Commentary Magazine


Posts For: October 10, 2010

Paul Krugman and Bob Herbert, Meet Henry Graham

Both Paul Krugman and Bob Herbert last week bemoaned the decision by Governor Chris Christie of New Jersey to put the kibosh on a multi-billion-dollar project to build a second railroad tunnel under the Hudson River. The project, which was originally budgeted at $8.7 billion had crept up — in the time-honored way of government projects — to over $11 billion, and many thought it would reach $14 billion before all was said and done. New Jersey would have been responsible for much of the cost overruns, and Governor Christie thought the state, deeply mired in debt already, could not afford it. And so he killed the project.

The tunnel, to be sure, is no bridge to nowhere. The century-old tunnel now in place is very inadequate to handle the rapidly growing traffic between the country’s most densely populated state and its largest city. Krugman and Herbert both called the cancellation the end of the can-do American spirit, a failure of imagination, a disgrace. Krugman wrote:

It was a destructive and incredibly foolish decision on multiple levels. But it shouldn’t have been all that surprising. We are no longer the nation that used to amaze the world with its visionary projects. We have become, instead, a nation whose politicians seem to compete over who can show the least vision, the least concern about the future and the greatest willingness to pander to short-term, narrow-minded selfishness.

Herbert wrote:

This is a railroad tunnel we’re talking about. We’re not trying to go to the Moon. This is not the Manhattan Project. It’s a railroad tunnel that’s needed to take people back and forth to work and to ease the pressure on the existing tunnel, a wilting two-track facility that’s about 100 years old. What is the matter with us? The Chinese could build it. The Turks could build it. We can’t build it.

Krugman and Herbert remind me of the Walter Matthau character in a delightful if now long-forgotten movie called A New Leaf, written, directed, and co-starring Elaine May. Matthau’s character, Henry Graham, has been private-jet-and-yacht rich all his life but has, unknowingly, run through all his money. When he tries to cash a check at his bank and is told that there are insufficient funds to cover it, he is simply unable to process the information. Whenever he had wanted money before, he had simply written a check and taken the money. Now, suddenly, he can’t do that, and he is utterly befuddled.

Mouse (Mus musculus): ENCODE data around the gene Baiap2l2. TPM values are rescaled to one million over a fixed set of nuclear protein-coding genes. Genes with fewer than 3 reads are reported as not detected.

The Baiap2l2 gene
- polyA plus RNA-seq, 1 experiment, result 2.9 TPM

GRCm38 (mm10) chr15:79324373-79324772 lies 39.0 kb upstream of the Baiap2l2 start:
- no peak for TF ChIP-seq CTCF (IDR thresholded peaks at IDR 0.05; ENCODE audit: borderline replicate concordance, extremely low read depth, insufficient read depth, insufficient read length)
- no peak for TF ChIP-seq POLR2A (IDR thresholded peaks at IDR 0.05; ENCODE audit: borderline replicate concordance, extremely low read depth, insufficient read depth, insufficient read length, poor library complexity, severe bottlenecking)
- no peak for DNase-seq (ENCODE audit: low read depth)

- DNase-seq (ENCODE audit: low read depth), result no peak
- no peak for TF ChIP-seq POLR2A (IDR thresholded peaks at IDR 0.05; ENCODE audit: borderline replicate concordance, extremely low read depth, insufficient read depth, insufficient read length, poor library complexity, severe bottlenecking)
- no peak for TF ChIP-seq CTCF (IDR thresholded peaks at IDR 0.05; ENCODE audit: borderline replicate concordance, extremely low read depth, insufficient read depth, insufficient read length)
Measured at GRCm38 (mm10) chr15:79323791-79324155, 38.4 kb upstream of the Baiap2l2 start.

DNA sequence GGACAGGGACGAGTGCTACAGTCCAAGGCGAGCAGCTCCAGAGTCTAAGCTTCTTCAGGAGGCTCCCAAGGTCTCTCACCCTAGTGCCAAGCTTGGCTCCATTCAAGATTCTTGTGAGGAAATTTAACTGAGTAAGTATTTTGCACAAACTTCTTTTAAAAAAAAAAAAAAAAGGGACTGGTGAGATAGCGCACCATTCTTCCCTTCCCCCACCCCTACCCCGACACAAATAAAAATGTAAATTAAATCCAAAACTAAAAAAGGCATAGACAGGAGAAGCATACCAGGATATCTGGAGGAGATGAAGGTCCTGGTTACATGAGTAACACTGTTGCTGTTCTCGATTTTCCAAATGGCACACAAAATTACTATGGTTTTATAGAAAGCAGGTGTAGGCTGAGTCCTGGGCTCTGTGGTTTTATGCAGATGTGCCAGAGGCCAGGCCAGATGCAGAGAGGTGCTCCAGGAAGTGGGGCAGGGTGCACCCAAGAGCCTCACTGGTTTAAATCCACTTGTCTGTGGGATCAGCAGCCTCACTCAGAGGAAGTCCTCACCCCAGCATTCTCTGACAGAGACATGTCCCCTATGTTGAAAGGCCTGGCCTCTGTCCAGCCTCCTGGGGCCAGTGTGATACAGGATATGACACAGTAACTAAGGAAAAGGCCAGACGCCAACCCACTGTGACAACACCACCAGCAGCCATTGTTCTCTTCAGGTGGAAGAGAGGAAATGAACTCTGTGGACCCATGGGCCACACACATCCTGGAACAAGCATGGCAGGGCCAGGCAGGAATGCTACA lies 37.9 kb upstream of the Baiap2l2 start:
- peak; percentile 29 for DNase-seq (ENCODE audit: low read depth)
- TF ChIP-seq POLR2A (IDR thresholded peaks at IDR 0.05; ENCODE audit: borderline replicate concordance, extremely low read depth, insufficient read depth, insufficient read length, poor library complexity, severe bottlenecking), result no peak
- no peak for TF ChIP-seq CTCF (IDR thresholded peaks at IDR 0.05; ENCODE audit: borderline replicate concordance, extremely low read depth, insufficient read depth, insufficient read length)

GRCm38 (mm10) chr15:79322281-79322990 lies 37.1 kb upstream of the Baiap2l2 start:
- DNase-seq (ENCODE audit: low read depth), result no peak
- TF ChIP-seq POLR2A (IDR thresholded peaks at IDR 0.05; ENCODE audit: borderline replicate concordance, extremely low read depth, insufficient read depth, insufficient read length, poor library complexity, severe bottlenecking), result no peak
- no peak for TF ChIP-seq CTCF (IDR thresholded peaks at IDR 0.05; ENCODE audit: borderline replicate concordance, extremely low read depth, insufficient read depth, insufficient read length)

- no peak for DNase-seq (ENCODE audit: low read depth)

When we began the Interstate Highway System, the national debt was about 60 percent of GDP and falling. We had run budget surpluses in seven of the previous 10 years. When we went to the moon, the national debt was 39 percent of GDP and falling. It is now over 90 percent and rising rapidly. And the move from 40 percent of GDP to 90 percent was not because of moon shots or Manhattan Projects. It was so no one in Washington (and many state capitals) ever had to say no to anyone, especially public-service unions. In effect, we spent the money on the political equivalent of wine, women, and song, just as Henry Graham had spent his.

And like Henry Graham, Krugman, Herbert, and the business-as-usual political establishment they speak for are unable to process the information that there is a limit to the debt burden even so fabulously rich a country as the United States can bear without disastrous consequences, and that we are getting perilously close to that limit.

The people of New Jersey had processed that information, and that’s why they elected Governor Christie. I suspect that people in the rest of the country have also processed it, and that’s why the political establishment is going to get clobbered in three weeks.

Both Paul Krugman and Bob Herbert last week bemoaned the decision by Governor Chris Christie of New Jersey to put the kibosh on a multi-billion-dollar project to build a second railroad tunnel under the Hudson River. The project, which was originally budgeted at $8.7 billion had crept up — in the time-honored way of government projects — to over $11 billion, and many thought it would reach $14 billion before all was said and done. New Jersey would have been responsible for much of the cost overruns, and Governor Christie thought the state, deeply mired in debt already, could not afford it. And so he killed the project.